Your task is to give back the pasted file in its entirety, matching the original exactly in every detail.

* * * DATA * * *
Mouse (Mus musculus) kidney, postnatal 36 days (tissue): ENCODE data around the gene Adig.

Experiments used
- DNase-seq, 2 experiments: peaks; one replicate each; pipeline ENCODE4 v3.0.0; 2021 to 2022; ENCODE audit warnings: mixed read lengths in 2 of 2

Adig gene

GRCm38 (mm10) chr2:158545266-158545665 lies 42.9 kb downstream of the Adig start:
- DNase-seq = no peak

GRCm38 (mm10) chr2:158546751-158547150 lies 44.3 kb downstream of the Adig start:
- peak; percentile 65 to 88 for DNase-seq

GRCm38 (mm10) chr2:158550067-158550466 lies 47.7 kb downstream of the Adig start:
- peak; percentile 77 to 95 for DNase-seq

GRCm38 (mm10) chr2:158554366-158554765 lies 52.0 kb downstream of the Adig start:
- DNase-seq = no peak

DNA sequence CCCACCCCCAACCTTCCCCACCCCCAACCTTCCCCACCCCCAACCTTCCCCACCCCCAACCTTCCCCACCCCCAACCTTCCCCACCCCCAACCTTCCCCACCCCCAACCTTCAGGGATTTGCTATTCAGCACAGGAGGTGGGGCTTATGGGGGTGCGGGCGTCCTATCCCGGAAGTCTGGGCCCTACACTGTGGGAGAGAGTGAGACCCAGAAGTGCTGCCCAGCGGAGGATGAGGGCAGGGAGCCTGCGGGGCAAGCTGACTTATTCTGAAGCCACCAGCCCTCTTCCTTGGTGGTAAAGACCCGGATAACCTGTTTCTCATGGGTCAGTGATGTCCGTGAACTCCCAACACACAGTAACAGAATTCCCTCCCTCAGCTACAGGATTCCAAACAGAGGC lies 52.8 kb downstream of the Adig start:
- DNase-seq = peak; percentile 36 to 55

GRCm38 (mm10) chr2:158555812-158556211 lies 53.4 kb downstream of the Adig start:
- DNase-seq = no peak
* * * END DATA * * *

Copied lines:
Mouse (Mus musculus) kidney, postnatal 36 days (tissue): ENCODE data around the gene Adig.

Experiments used
- DNase-seq, 2 experiments: peaks; one replicate each; pipeline ENCODE4 v3.0.0; 2021 to 2022; ENCODE audit warnings: mixed read lengths in 2 of 2

Adig gene

GRCm38 (mm10) chr2:158545266-158545665 lies 42.9 kb downstream of the Adig start:
- DNase-seq = no peak

GRCm38 (mm10) chr2:158546751-158547150 lies 44.3 kb downstream of the Adig start:
- peak; percentile 65 to 88 for DNase-seq

GRCm38 (mm10) chr2:158550067-158550466 lies 47.7 kb downstream of the Adig start:
- peak; percentile 77 to 95 for DNase-seq

GRCm38 (mm10) chr2:158554366-158554765 lies 52.0 kb downstream of the Adig start:
- DNase-seq = no peak

DNA sequence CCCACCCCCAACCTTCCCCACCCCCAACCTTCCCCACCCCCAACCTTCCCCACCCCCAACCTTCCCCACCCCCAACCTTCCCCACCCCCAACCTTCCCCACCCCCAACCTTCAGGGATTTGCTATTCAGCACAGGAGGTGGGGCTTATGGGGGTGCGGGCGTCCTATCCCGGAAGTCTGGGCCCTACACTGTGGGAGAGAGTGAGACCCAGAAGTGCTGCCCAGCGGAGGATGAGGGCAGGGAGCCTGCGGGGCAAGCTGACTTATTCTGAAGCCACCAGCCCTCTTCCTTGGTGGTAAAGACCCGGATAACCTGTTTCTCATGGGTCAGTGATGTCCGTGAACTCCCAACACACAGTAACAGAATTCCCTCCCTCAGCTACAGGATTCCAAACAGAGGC lies 52.8 kb downstream of the Adig start:
- DNase-seq = peak; percentile 36 to 55

GRCm38 (mm10) chr2:158555812-158556211 lies 53.4 kb downstream of the Adig start:
- DNase-seq = no peak